High-Tempo Music Can Actually Improve Your Members' Workouts, New Study Says

Music and exercise study
(Photo by Jacob Lund / Getty Images.) The study's researchers found that high-tempo music corresponded with higher heart rates but lower ratings of perceived exertion, meaning these workouts were most beneficial to exercisers while also feeling the easiest to accomplish.

Music and exercise have long been associated with one another, but can fast tempos and pleasant melodies truly influence the quality a workout?

Yes, they can, according to a new study published in the Frontiers in Psychology journal.

Researchers from multiple universities in Italy and Croatia assessed 19 active women in their mid-20s. The women performed treadmill workouts while listening to no music, low-tempo music (approximately 100 beats per minute), mid-tempo music (140 beats per minute) and high-tempo music (180 beats per minute). Meanwhile, the researchers analyzed the women's rating of perceived exertion (RPE).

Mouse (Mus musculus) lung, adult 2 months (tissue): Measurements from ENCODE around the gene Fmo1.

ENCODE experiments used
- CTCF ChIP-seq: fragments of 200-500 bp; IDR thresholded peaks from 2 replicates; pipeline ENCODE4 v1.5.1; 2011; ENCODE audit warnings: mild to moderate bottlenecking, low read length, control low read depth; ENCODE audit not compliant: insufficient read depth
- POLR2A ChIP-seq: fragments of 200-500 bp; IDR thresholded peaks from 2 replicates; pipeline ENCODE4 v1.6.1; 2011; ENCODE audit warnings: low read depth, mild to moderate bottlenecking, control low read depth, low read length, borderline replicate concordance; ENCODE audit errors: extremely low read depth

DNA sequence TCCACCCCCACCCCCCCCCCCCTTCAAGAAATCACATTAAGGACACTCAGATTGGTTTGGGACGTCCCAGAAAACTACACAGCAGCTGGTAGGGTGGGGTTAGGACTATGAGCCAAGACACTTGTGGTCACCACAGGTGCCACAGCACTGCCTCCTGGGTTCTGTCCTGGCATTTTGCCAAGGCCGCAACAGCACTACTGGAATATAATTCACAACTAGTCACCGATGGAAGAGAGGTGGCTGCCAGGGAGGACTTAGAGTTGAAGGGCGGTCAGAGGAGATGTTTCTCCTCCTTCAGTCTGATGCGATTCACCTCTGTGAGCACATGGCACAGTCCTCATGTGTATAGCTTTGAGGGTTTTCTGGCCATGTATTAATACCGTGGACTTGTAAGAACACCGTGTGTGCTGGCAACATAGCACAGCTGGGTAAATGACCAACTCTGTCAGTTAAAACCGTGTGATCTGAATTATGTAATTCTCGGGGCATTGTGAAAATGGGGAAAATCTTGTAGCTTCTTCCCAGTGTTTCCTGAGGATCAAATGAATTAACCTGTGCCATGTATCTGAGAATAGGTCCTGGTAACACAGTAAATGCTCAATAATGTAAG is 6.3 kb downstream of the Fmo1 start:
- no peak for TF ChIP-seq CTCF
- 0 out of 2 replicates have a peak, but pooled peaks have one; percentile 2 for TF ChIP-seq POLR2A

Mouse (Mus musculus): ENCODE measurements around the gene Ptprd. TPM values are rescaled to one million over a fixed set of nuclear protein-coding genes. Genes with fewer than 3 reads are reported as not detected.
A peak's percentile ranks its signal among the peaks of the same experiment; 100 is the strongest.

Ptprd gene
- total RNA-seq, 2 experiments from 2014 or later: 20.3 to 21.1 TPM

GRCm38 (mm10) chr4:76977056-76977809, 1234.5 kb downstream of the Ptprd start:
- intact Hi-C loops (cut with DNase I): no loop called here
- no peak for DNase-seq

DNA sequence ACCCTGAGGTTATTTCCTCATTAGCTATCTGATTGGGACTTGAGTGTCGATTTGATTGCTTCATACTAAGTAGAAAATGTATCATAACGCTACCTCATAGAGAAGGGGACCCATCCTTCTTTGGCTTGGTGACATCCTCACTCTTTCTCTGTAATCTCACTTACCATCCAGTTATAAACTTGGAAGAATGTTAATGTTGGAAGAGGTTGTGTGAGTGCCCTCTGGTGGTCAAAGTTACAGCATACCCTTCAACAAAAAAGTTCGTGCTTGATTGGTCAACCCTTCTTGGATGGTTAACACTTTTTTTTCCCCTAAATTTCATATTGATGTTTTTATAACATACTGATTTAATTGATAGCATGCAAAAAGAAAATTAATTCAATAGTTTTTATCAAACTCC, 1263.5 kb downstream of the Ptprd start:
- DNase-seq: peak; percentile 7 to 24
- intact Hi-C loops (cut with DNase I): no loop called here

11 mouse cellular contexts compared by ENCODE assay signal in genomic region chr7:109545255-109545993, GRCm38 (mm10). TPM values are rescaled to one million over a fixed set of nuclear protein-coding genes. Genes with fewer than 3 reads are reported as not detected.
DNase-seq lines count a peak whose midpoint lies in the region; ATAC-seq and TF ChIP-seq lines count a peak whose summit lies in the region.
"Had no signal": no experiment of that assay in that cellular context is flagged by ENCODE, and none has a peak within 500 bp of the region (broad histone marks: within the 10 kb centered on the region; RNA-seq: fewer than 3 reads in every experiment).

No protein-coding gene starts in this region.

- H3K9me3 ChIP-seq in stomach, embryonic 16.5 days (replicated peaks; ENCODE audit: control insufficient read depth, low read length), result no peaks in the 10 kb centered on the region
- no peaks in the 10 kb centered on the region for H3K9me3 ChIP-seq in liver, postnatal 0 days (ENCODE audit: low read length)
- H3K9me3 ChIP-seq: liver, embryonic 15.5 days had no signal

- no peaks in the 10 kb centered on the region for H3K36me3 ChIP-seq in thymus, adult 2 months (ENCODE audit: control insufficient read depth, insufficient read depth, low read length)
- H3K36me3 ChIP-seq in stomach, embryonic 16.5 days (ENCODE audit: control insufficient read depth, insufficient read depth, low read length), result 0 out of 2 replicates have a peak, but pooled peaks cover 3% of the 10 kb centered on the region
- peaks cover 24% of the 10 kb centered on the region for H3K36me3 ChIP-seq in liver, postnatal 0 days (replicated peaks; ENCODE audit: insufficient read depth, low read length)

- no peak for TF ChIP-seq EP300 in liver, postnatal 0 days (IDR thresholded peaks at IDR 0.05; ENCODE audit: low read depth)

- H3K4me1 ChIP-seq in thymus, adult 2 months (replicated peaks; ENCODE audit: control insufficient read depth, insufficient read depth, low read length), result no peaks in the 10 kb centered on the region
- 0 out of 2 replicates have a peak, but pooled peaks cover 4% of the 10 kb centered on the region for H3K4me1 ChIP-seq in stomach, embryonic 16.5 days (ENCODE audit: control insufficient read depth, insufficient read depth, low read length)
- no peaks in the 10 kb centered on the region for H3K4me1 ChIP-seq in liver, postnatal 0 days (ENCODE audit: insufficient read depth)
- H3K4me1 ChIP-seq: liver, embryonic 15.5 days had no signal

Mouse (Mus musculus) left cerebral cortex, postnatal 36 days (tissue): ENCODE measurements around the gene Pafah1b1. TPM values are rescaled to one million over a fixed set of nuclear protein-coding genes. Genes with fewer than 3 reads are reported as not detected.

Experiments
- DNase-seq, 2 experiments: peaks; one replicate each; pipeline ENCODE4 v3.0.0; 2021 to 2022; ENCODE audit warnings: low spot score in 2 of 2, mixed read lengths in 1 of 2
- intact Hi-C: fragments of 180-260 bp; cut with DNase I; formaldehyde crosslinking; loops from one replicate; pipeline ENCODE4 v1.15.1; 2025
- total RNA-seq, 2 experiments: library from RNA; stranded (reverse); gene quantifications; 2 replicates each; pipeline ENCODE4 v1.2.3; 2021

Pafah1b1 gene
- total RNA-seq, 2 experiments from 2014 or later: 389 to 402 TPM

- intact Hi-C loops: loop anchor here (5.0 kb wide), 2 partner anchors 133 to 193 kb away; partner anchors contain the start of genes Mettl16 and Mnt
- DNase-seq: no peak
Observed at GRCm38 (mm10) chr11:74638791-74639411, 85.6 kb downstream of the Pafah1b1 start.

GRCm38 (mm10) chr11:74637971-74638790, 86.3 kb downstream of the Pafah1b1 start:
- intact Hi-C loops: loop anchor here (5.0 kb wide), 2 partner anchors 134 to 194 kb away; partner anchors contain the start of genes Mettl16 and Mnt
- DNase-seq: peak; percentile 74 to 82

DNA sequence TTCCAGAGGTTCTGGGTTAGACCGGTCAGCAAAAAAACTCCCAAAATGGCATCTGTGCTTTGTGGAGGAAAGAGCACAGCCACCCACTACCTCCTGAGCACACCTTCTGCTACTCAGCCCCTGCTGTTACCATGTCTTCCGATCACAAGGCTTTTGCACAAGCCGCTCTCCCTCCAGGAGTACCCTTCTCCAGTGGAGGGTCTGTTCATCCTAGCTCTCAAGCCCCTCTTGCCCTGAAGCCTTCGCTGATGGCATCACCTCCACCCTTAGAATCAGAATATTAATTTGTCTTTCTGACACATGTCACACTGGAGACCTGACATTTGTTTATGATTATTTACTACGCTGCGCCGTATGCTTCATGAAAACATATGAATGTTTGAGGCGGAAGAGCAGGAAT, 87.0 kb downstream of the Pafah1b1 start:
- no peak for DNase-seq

The researchers found that RPE generally decreased as tempo increased, particularly between 170 and 190 beats per minute. The positive effects (an 11 percent shift in RPE) were more prevalent during endurance activities such as brisk walking, jogging, biking and swimming and less prevalent during high-intensity activities (only a 6.5 percent shift).

“We found that listening to high-tempo music while exercising resulted in the highest heart rate and lowest perceived exertion compared with not listening to music,” study author Luca Ardigo, a professor at the University of Verona, said in a media release. “This means that the exercise seemed like less effort, but it was more beneficial in terms of enhancing physical fitness.”

This free website categorizes popular music by beats per minute and can be used as a reference when selecting music for your health club.

Click here for more coverage of recent fitness studies.

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